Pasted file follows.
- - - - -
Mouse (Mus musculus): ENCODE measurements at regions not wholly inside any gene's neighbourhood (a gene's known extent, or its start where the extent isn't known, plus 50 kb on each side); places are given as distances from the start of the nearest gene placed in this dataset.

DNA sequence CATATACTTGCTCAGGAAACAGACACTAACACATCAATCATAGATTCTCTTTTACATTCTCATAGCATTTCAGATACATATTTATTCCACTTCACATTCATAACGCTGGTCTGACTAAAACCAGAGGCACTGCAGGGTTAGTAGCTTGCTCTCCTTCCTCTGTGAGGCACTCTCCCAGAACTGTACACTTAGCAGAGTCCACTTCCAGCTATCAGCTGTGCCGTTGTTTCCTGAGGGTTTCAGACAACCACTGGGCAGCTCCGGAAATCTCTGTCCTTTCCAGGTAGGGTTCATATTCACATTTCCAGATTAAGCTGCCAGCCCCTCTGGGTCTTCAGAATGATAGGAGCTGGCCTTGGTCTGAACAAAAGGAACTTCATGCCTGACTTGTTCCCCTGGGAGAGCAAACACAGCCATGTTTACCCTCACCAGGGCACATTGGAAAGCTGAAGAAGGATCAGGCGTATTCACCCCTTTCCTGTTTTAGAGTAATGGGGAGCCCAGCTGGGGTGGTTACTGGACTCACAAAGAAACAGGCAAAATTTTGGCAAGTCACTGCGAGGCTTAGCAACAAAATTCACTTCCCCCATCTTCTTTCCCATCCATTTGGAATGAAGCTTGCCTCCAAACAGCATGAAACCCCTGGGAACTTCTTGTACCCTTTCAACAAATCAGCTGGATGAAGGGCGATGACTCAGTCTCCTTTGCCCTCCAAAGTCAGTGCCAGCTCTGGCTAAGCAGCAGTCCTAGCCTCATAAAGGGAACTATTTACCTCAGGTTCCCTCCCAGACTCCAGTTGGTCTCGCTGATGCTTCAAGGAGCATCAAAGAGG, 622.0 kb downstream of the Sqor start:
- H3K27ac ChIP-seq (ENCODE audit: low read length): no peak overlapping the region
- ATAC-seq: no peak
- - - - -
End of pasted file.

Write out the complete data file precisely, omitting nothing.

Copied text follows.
Mouse (Mus musculus): ENCODE measurements at regions not wholly inside any gene's neighbourhood (a gene's known extent, or its start where the extent isn't known, plus 50 kb on each side); places are given as distances from the start of the nearest gene placed in this dataset.

DNA sequence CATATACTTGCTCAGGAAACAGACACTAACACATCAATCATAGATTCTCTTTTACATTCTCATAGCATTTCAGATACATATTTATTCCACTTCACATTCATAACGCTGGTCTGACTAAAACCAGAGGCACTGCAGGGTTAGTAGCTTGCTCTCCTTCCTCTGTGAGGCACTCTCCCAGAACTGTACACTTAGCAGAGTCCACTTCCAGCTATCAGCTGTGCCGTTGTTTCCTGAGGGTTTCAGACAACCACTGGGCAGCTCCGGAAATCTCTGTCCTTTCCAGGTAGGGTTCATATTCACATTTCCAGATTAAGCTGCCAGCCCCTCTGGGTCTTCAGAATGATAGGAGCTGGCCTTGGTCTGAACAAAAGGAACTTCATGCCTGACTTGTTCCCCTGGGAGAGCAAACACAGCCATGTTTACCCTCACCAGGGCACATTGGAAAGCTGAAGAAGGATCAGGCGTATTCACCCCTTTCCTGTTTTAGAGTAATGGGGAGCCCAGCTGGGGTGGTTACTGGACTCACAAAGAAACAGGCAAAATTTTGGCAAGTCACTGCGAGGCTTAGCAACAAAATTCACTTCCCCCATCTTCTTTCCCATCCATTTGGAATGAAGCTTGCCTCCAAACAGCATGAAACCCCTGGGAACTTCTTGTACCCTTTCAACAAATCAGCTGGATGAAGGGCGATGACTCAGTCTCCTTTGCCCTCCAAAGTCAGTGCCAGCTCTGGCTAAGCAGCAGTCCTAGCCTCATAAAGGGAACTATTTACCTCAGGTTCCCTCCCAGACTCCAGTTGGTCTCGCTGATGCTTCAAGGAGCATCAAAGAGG, 622.0 kb downstream of the Sqor start:
- H3K27ac ChIP-seq (ENCODE audit: low read length): no peak overlapping the region
- ATAC-seq: no peak